Trump Casts New Doubt On Any Deal To Keep TikTok Alive In U.S.
A plan to save popular video-sharing app TikTok in the U.S. is taking shape behind closed doors in Washington, though President Trump cast fresh doubt Wednesday that the deal as it stands would satisfy the White House.
The urgent talks are happening with only days to go before Trump's executive order to shut down TikTok's business in the U.S. will take effect.
Software company Oracle beat out a competing proposal from Microsoft to keep TikTok alive, but its offer would not be an outright acquisition. Rather, Oracle, a database and cloud storage company, says it will be TikTok's "trusted technology partner," a relationship yet to be clearly defined.
Trump on Wednesday told reporters that he wants to see an agreement in which ByteDance, TikTok's Chinese parent company, loses its majority stake in the app, in order to address the administration's data privacy and national security concerns.
"Conceptually, I can tell you, I don't like that," Trump said of Beijing-based ByteDance's majority ownership. "If that's the case, I'm not going to be happy with that."
The president's insistence that ByteDance forfeit its majority ownership comes in the face of multiple reports indicating that ByteDance is demanding it retain its ownership position in the app, which has more than 700 million monthly active users.
Trump said his next briefing on the future of TikTok is Thursday.
The president, who had floated the idea that the U.S. Treasury should get a cut of whatever TikTok deal the U.S. approves, acknowledged to reporters that he has been informed that "there's no legal path to doing that."
What we know about the Oracle proposal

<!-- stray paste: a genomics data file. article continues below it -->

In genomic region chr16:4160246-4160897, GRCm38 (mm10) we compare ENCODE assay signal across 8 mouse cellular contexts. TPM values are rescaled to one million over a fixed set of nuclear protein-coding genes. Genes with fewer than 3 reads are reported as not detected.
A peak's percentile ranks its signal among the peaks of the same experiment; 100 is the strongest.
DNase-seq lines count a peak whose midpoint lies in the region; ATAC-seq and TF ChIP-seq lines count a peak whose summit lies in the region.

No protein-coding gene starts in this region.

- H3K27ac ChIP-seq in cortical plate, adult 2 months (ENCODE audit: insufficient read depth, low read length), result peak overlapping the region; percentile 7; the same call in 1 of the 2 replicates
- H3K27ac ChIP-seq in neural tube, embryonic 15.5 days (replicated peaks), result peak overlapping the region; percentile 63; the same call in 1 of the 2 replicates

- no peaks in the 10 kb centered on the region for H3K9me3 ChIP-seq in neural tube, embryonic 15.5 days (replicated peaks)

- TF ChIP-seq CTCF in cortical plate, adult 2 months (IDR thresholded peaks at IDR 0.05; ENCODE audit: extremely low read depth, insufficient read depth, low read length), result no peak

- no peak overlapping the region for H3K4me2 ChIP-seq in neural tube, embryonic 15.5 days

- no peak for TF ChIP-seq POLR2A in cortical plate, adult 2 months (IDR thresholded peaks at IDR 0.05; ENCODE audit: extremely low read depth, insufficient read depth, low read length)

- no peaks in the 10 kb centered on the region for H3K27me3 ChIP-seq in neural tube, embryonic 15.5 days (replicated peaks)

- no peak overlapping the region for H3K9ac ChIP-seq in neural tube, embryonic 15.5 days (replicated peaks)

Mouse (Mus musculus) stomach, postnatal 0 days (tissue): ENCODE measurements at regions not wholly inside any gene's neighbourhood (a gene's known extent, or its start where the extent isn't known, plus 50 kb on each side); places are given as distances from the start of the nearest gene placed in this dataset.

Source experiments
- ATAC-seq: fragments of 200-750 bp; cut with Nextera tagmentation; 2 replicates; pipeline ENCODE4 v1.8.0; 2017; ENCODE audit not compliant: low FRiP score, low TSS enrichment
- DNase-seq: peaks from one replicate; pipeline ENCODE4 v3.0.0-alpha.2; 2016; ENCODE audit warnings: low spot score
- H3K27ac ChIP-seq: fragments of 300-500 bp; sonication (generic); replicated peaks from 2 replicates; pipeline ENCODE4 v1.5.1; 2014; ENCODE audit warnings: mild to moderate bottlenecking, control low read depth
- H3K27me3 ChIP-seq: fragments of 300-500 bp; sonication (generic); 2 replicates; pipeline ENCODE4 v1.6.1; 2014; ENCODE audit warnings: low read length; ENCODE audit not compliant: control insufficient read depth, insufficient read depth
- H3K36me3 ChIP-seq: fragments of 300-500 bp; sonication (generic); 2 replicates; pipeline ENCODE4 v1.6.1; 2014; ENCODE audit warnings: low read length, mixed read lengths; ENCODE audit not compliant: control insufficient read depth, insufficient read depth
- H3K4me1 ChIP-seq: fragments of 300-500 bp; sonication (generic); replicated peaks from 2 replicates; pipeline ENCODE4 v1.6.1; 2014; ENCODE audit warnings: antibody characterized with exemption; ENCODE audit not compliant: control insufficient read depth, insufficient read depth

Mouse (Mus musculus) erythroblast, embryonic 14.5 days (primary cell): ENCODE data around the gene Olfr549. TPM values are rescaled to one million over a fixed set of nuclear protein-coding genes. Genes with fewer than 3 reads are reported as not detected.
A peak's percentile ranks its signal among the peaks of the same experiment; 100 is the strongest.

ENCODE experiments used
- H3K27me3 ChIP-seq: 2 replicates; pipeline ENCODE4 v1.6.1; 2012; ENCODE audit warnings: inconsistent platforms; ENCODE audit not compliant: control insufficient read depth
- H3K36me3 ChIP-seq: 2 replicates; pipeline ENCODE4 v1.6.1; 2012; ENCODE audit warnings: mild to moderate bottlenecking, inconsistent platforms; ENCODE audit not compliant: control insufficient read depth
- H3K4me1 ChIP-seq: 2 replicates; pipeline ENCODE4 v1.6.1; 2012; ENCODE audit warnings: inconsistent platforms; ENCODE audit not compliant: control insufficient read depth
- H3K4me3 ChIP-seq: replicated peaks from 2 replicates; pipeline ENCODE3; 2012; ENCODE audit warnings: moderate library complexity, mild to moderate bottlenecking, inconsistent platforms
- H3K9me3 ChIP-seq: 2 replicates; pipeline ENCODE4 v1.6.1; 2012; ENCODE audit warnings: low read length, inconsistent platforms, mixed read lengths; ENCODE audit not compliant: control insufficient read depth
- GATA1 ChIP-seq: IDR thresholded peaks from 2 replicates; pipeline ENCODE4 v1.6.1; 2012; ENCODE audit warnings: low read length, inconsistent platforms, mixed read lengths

Much is still unknown about the Oracle partnership. Experts say it likely involves Oracle having the ability to audit how TikTok servers house data the app collects and ensuring there are no loopholes that would allow China to get its hands on the data of U.S. users.
Weifeng Zhong, a senior research fellow on China issues at George Mason University's Mercatus Center, said if the plan to revamp TikTok gives its parent company, ByteDance, the ability to overrule Oracle, then the arrangement would do nothing to protect national security.
"The ball is now really in the court of the administration," Zhong said in an interview with NPR. "But if Oracle doesn't have the final say, I would be very skeptical about this deal."
Treasury Secretary Steven Mnuchin said on CNBC that TikTok has offered to locate its global headquarters in the U.S. and add tens of thousands of jobs in a bid to appease the Trump administration.
TikTok's U.S. operation is based in Culver City, Calif., in the Los Angeles area.
How Trump's crackdown affects a potential Oracle deal
Trump's August executive order prohibiting "any transaction" between U.S. citizens and ByteDance takes effect Sunday.
The Commerce Department has still not defined transactions affected by the order, but the Trump administration did say in a legal filing this week that it does not intend to deprive TikTok employees or contractors of any income or wages.
In a second executive order from the president, TikTok must sell all of its U.S. assets to an American company or group of U.S. investors by Nov. 12.
Both of these White House actions could undercut any potential deal with Oracle, according to national security experts.
"A U.S. operation buying stakes off of TikTok would in itself be a transaction, so I see some conflicts there," said Zhong of the Mercatus Center.
Former Treasury Department lawyer Aimen Mir said any agreement hinges on changes to the president's orders.
Mir served as staff chairperson of the Committee on Foreign Investment in the United States (CFIUS) during the Obama administration, the interagency panel that recommended to the president that TikTok be forced to divest in the U.S. by mid-November.